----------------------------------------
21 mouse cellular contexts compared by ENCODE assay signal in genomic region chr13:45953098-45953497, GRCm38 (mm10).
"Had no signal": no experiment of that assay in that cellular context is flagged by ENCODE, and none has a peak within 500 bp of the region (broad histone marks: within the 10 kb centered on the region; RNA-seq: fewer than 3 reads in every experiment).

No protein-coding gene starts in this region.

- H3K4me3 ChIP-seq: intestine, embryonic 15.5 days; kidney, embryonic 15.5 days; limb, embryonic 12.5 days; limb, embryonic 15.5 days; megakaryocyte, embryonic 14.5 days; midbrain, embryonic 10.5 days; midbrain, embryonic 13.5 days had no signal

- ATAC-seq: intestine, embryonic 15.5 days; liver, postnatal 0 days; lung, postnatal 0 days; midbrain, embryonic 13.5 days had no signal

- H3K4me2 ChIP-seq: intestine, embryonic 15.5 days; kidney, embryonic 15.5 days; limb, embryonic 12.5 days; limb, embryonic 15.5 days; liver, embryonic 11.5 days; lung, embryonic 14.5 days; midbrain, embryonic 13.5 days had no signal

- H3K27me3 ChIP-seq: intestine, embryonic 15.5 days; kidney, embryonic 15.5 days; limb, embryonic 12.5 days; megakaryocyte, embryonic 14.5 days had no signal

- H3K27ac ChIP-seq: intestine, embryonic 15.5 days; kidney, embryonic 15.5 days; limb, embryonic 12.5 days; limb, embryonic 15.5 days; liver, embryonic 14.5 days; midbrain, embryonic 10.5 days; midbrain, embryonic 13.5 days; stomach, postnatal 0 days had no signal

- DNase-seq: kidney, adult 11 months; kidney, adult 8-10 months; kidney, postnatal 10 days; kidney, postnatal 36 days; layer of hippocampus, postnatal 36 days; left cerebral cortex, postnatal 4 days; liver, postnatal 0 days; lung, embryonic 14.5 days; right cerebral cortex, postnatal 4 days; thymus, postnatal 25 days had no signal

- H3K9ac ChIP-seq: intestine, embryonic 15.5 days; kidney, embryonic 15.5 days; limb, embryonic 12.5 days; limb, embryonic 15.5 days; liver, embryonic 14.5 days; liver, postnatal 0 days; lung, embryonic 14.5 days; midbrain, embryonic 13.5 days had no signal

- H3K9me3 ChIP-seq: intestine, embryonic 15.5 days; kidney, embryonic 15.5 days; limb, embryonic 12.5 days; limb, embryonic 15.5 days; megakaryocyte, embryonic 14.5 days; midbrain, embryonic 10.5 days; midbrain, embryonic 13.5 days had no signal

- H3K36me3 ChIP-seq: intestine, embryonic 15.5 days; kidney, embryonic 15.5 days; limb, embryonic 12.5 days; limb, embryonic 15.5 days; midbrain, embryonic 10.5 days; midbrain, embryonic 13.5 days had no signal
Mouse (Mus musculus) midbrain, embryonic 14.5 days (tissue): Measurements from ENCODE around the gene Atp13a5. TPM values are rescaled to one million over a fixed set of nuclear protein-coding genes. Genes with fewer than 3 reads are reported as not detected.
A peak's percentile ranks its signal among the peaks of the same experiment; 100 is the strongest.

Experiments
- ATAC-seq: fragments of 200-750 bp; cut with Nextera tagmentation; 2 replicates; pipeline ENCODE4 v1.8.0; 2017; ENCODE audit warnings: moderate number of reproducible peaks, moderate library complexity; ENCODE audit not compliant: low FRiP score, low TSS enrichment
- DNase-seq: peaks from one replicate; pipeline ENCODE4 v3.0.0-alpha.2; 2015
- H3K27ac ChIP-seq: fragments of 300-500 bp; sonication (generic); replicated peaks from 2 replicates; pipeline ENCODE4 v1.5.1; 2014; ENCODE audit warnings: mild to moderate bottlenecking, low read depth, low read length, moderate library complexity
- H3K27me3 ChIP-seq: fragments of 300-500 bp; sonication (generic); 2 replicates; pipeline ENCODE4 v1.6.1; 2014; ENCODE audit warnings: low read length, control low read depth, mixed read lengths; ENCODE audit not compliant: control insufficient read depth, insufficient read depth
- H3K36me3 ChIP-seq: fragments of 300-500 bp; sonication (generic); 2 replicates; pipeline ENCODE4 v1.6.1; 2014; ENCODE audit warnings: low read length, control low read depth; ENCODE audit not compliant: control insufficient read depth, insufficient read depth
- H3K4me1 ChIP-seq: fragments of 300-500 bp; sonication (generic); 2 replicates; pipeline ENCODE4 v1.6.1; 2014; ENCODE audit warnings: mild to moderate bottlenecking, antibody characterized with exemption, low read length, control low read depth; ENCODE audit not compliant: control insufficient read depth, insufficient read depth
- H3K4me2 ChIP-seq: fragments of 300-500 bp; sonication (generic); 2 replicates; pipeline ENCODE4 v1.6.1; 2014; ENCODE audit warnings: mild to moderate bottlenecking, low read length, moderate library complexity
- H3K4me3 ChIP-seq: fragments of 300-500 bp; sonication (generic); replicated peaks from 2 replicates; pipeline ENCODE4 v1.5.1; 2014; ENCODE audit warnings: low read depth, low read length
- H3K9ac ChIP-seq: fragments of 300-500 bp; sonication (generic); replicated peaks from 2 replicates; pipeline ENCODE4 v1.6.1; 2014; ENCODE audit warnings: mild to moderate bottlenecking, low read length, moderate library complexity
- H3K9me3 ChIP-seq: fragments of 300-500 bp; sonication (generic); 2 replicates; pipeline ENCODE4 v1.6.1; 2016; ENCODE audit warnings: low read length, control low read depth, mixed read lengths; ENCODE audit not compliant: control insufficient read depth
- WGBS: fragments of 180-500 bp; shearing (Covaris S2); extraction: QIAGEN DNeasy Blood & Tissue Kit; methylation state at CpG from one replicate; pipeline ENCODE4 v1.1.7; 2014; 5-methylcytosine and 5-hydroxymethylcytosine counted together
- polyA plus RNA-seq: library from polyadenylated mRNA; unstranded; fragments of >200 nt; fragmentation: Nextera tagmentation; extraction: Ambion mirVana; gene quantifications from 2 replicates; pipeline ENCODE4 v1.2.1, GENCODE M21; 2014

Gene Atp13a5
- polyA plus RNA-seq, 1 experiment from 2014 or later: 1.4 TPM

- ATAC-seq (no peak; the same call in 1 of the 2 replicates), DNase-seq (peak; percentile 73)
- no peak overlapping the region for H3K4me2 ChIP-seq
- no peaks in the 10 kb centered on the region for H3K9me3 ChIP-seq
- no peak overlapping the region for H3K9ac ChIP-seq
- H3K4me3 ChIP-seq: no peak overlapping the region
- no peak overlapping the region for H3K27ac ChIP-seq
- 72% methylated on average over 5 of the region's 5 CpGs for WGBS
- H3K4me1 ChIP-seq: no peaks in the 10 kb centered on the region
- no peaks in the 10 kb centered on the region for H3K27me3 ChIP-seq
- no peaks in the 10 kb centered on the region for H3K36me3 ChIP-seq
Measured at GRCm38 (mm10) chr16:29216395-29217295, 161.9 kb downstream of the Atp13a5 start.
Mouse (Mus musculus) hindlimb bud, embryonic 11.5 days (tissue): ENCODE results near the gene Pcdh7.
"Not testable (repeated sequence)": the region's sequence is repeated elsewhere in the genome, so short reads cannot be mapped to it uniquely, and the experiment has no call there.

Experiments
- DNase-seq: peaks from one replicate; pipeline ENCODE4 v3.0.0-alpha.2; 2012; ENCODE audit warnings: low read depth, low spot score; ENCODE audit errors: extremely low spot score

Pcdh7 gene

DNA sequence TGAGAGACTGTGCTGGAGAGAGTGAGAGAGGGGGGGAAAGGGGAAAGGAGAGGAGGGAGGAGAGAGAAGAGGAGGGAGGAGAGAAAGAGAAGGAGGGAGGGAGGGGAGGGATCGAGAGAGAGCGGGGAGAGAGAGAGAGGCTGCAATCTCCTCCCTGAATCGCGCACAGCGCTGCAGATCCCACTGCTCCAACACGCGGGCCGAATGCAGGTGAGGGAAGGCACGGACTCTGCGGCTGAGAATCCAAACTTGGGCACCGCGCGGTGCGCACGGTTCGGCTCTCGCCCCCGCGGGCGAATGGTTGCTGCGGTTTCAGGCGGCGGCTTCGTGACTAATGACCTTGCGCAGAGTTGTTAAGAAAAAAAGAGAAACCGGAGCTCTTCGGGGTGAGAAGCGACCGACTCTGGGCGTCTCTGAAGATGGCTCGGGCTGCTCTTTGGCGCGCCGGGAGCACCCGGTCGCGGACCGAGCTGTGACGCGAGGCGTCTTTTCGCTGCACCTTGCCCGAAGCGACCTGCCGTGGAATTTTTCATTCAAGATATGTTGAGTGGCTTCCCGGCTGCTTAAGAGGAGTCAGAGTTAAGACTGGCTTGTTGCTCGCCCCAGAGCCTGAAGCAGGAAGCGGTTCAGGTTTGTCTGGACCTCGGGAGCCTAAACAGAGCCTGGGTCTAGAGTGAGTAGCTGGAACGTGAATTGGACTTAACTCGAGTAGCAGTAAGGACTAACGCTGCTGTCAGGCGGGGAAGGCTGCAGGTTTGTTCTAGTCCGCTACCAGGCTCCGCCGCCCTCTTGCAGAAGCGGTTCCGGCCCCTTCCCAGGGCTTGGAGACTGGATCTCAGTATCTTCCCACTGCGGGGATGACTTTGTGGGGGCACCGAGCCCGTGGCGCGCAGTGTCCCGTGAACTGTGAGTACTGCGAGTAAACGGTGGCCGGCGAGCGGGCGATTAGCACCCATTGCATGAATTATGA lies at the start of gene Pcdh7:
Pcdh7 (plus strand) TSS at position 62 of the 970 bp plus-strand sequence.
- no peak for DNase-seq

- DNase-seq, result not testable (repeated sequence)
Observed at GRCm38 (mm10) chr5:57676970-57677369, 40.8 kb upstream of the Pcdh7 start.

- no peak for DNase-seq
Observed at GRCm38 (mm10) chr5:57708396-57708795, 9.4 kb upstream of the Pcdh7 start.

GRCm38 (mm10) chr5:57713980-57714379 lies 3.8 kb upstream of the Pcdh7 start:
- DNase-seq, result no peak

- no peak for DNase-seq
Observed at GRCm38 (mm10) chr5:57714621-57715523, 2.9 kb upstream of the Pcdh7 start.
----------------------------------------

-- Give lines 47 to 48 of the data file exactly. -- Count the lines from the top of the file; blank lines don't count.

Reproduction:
Pcdh7 (plus strand) TSS at position 62 of the 970 bp plus-strand sequence.
- no peak for DNase-seq